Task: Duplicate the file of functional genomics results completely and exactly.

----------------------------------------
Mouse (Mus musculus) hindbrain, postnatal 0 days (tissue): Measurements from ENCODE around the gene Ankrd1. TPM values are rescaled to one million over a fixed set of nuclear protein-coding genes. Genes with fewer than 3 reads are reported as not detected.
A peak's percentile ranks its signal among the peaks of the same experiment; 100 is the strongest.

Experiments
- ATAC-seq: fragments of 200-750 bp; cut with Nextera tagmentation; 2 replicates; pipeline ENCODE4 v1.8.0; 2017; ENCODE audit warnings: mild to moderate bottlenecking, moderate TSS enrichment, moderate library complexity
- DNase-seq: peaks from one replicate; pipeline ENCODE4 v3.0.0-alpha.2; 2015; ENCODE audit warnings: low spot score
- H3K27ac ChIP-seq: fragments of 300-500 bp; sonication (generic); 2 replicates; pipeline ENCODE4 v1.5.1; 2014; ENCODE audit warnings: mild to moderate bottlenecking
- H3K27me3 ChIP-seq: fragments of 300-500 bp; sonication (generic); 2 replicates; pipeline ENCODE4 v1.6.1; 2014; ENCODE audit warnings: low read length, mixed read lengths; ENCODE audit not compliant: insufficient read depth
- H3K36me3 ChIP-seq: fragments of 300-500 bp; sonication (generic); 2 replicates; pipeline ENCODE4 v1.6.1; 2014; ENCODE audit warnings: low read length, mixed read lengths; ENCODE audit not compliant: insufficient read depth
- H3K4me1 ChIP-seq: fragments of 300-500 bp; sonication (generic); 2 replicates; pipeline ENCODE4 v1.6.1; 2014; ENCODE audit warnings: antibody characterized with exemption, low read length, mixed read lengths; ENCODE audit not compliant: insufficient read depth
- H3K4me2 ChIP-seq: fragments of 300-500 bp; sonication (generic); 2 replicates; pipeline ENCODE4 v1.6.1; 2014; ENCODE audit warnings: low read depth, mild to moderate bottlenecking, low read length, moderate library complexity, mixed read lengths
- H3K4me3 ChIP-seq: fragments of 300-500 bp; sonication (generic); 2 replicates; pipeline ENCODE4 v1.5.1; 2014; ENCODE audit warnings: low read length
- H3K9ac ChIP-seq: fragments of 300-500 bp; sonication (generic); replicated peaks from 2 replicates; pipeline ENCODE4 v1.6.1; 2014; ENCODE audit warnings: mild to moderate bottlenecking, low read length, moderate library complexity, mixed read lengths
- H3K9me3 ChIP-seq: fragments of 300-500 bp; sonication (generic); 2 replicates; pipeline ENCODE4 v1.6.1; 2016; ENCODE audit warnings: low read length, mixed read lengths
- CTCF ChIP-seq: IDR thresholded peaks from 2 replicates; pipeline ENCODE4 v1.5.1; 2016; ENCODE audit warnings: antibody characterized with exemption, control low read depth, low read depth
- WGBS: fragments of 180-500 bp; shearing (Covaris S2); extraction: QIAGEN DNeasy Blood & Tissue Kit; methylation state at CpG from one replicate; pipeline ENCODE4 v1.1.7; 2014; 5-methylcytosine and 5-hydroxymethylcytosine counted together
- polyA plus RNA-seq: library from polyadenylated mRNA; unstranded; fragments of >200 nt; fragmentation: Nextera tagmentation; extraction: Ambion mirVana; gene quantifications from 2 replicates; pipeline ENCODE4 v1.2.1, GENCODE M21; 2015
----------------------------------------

Mouse (Mus musculus) hindbrain, postnatal 0 days (tissue): Measurements from ENCODE around the gene Ankrd1. TPM values are rescaled to one million over a fixed set of nuclear protein-coding genes. Genes with fewer than 3 reads are reported as not detected.
A peak's percentile ranks its signal among the peaks of the same experiment; 100 is the strongest.

Experiments
- ATAC-seq: fragments of 200-750 bp; cut with Nextera tagmentation; 2 replicates; pipeline ENCODE4 v1.8.0; 2017; ENCODE audit warnings: mild to moderate bottlenecking, moderate TSS enrichment, moderate library complexity
- DNase-seq: peaks from one replicate; pipeline ENCODE4 v3.0.0-alpha.2; 2015; ENCODE audit warnings: low spot score
- H3K27ac ChIP-seq: fragments of 300-500 bp; sonication (generic); 2 replicates; pipeline ENCODE4 v1.5.1; 2014; ENCODE audit warnings: mild to moderate bottlenecking
- H3K27me3 ChIP-seq: fragments of 300-500 bp; sonication (generic); 2 replicates; pipeline ENCODE4 v1.6.1; 2014; ENCODE audit warnings: low read length, mixed read lengths; ENCODE audit not compliant: insufficient read depth
- H3K36me3 ChIP-seq: fragments of 300-500 bp; sonication (generic); 2 replicates; pipeline ENCODE4 v1.6.1; 2014; ENCODE audit warnings: low read length, mixed read lengths; ENCODE audit not compliant: insufficient read depth
- H3K4me1 ChIP-seq: fragments of 300-500 bp; sonication (generic); 2 replicates; pipeline ENCODE4 v1.6.1; 2014; ENCODE audit warnings: antibody characterized with exemption, low read length, mixed read lengths; ENCODE audit not compliant: insufficient read depth
- H3K4me2 ChIP-seq: fragments of 300-500 bp; sonication (generic); 2 replicates; pipeline ENCODE4 v1.6.1; 2014; ENCODE audit warnings: low read depth, mild to moderate bottlenecking, low read length, moderate library complexity, mixed read lengths
- H3K4me3 ChIP-seq: fragments of 300-500 bp; sonication (generic); 2 replicates; pipeline ENCODE4 v1.5.1; 2014; ENCODE audit warnings: low read length
- H3K9ac ChIP-seq: fragments of 300-500 bp; sonication (generic); replicated peaks from 2 replicates; pipeline ENCODE4 v1.6.1; 2014; ENCODE audit warnings: mild to moderate bottlenecking, low read length, moderate library complexity, mixed read lengths
- H3K9me3 ChIP-seq: fragments of 300-500 bp; sonication (generic); 2 replicates; pipeline ENCODE4 v1.6.1; 2016; ENCODE audit warnings: low read length, mixed read lengths
- CTCF ChIP-seq: IDR thresholded peaks from 2 replicates; pipeline ENCODE4 v1.5.1; 2016; ENCODE audit warnings: antibody characterized with exemption, control low read depth, low read depth
- WGBS: fragments of 180-500 bp; shearing (Covaris S2); extraction: QIAGEN DNeasy Blood & Tissue Kit; methylation state at CpG from one replicate; pipeline ENCODE4 v1.1.7; 2014; 5-methylcytosine and 5-hydroxymethylcytosine counted together
- polyA plus RNA-seq: library from polyadenylated mRNA; unstranded; fragments of >200 nt; fragmentation: Nextera tagmentation; extraction: Ambion mirVana; gene quantifications from 2 replicates; pipeline ENCODE4 v1.2.1, GENCODE M21; 2015